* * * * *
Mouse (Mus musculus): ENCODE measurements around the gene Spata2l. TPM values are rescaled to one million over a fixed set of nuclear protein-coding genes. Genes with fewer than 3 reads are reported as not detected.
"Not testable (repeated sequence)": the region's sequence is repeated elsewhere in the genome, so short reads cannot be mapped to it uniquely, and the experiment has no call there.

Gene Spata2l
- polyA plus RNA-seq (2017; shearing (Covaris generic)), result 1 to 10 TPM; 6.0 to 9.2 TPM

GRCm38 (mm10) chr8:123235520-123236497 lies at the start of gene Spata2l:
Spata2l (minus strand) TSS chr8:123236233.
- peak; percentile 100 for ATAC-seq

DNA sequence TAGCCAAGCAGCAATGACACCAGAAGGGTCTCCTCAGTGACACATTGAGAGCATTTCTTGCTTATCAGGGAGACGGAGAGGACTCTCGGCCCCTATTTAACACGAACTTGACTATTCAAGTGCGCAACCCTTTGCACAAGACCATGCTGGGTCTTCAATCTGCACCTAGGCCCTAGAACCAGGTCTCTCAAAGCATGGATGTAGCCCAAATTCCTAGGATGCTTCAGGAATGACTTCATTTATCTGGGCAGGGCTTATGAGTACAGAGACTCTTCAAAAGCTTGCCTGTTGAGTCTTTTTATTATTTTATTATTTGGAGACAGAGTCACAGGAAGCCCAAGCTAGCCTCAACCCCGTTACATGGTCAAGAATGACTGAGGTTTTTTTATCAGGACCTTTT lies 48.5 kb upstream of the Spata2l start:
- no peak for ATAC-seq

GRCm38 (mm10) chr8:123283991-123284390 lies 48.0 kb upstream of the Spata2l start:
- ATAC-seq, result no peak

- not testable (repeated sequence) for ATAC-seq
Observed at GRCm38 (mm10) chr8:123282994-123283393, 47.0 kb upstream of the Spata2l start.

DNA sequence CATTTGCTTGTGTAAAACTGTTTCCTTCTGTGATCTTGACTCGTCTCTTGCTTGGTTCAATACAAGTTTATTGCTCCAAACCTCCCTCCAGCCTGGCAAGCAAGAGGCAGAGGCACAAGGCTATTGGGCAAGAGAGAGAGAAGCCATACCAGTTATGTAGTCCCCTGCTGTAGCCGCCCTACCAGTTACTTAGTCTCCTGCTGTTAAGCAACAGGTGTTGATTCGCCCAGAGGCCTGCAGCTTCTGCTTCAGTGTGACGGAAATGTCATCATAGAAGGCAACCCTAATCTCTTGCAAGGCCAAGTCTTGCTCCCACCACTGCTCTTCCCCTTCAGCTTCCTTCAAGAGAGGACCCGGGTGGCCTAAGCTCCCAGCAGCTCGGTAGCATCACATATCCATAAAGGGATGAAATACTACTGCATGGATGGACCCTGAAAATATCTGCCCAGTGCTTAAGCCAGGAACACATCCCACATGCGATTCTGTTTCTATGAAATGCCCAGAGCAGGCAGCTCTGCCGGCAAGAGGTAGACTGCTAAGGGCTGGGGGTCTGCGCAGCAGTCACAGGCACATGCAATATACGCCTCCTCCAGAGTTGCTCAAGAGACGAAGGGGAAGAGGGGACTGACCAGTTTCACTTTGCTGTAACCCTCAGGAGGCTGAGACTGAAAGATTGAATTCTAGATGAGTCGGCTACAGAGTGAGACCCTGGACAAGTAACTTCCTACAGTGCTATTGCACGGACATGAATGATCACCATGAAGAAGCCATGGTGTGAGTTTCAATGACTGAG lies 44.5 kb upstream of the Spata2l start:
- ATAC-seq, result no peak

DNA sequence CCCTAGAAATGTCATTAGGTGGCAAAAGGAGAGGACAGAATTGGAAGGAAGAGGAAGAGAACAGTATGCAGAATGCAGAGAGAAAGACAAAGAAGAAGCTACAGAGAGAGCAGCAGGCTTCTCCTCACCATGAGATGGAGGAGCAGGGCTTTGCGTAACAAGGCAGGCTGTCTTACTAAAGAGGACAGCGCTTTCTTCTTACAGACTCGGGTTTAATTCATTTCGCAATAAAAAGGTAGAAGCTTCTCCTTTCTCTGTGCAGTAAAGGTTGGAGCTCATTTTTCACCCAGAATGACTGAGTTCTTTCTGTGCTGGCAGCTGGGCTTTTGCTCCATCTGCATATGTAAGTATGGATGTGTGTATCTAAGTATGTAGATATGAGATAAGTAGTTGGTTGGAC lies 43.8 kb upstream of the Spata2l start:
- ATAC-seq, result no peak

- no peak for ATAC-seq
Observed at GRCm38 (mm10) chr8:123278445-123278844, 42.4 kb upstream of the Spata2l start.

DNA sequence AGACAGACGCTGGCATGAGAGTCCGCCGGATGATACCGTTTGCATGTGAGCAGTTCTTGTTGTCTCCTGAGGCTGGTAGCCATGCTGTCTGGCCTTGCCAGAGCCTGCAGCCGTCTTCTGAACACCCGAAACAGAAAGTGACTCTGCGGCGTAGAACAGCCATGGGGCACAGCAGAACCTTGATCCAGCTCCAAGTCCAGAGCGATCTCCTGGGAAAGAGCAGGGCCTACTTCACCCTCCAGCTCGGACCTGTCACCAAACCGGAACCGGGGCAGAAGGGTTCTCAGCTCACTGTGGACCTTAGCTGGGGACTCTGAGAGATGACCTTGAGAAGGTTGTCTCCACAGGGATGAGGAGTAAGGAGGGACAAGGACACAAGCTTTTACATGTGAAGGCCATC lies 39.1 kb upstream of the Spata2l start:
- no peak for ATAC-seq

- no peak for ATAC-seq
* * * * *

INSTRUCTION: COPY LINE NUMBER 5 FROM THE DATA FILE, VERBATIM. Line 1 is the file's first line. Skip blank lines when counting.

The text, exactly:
GRCm38 (mm10) chr8:123235520-123236497 lies at the start of gene Spata2l: